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Samer Aldhmad, a Syrian father of five living in Surrey, B.C., repaid $7,019.47 in less than a year using his child tax benefit.DARRYL DYCK/The Canadian Press

Canada is the only country in the world to charge interest to refugees on travel loans, saddling struggling newcomers with debt as they try to rebuild their lives, advocates say.

The federal government requires privately sponsored and government-assisted refugees to pay for their own travel costs and overseas medical exams and will loan families up to $10,000.

"Refugees are desperate and eager to repay the loan, as a small gesture of tremendous gratitude and appreciation to the government," said Chris Friesen of the Immigrant Services Society of British Columbia. "But at what cost?"

Mr. Friesen said families are using more of their food money to pay down the debt.

He said some countries, including the United States and Australia, require refugees to pay back loans for travel costs, but don't charge interest.

About 91 per cent of refugees pay back the loans, including Samer Aldhmad, a Syrian father of five living in Surrey, B.C., who repaid $7,019.47 in less than a year using his child tax benefit.

But Mr. Aldhmad said he's just grateful to be living in Canada. In Lebanon, where his family first moved after fleeing Syria, he had to pay for his children's education.

"I was paying $1,500 to pay for each kid to go to school. It was too much and I still needed to pay for the rent," he said through a translator.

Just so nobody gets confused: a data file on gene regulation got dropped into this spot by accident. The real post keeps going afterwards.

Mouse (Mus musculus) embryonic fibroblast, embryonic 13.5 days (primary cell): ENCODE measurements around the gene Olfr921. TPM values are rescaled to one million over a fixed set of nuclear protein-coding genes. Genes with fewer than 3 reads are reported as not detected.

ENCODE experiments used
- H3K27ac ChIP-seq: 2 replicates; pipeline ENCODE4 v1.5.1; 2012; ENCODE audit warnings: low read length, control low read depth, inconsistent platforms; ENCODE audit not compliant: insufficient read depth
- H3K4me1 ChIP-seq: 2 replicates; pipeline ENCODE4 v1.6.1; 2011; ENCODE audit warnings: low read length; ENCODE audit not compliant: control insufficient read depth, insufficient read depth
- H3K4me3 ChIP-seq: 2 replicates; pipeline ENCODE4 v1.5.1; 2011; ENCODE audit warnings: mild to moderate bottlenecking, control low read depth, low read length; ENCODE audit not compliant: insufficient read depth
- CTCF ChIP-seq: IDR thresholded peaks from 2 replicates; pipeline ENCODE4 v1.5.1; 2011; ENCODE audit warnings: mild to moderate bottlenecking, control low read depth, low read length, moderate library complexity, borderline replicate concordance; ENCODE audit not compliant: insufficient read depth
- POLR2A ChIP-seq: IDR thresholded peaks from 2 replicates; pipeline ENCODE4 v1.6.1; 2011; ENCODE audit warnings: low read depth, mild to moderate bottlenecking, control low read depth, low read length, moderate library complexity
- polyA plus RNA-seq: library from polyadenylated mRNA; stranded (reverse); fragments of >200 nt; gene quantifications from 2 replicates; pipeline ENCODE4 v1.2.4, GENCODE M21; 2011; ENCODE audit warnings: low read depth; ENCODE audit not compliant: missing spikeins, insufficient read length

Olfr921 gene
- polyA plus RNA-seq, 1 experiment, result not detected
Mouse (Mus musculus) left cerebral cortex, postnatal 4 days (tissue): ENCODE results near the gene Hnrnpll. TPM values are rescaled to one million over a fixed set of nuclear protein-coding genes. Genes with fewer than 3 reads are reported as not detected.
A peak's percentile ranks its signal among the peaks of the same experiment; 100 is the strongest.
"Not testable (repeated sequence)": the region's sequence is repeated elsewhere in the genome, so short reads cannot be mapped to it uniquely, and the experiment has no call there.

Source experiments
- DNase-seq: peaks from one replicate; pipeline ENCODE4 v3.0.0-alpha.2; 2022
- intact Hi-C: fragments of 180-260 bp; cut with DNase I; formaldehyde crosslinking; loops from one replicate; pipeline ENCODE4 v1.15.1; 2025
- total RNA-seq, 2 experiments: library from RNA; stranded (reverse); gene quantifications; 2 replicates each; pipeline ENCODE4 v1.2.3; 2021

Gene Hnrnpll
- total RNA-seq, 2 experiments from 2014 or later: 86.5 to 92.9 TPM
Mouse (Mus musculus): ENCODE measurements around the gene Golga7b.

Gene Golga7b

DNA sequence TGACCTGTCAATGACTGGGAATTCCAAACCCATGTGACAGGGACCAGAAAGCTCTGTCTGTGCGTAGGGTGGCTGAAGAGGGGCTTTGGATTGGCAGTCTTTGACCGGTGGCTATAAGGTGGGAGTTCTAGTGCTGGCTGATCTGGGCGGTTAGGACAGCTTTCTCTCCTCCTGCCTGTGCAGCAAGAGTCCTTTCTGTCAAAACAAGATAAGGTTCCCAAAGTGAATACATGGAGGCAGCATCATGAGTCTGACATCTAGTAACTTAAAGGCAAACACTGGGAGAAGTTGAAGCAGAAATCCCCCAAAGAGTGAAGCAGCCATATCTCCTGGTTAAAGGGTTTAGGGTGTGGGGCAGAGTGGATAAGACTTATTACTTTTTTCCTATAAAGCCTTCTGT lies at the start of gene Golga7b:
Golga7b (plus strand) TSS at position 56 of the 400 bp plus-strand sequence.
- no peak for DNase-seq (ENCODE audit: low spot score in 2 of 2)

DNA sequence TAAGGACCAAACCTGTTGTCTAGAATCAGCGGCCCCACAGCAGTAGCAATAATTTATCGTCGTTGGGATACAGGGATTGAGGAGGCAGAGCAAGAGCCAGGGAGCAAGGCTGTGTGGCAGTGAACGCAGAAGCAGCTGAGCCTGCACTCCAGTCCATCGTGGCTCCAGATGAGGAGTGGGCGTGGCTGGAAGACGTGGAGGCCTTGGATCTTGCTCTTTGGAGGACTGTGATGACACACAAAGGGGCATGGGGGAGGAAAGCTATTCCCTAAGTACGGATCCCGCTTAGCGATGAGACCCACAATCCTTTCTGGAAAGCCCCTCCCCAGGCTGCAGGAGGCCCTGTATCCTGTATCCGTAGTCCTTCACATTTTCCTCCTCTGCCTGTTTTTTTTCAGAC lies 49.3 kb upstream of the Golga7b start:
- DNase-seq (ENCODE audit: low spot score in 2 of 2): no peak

Citizenship and Immigration Canada said in a statement that refugees typically have few financial resources and are unable to access traditional lending institutions.

"The Immigration Loans Program provides them with access to funding that would otherwise not be available," the e-mailed statement said.

Interest charges start after one to three years. The rate is set annually, and is 1.38 per cent for 2015.

Refugees have up to six years to repay and may request a review of their arrangement at any time, the citizenship department said.

The government loans up to $110-million a year from the Consolidated Revenue Fund. When it receives payments, the money goes back into the fund to finance new loans.

Surrey, east of Vancouver, takes in 28 per cent of British Columbia's government-assisted refugees, and city council passed a motion in 2009 to urge Canada to stop requiring that category of refugees to repay loans.

The position was then adopted by the Union of B.C. Municipalities and the Federation of Canadian Municipalities.

Coun. Judy Villeneuve has gathered 1,000 signatures on a petition to demand the federal government end the practice. She plans to ask an MP to table it after the federal election.

"This is for a very specific group of people that are coming with nothing, and are leaving situations where their lives are threatened," she said.

The Canadian Council for Refugees estimates that Canada could absorb refugees' transportation and medical expenses at a cost of about $13- to $15-million annually, and forgive current outstanding loans for about $38-million.

Executive director Janet Dench said many refugees take minimum-wage jobs to pay down the debt instead of getting further education or learning English or French.

"It causes a huge amount of stress for people," she said. "We've heard of refugees who come into the offices of settlement workers and just cry."

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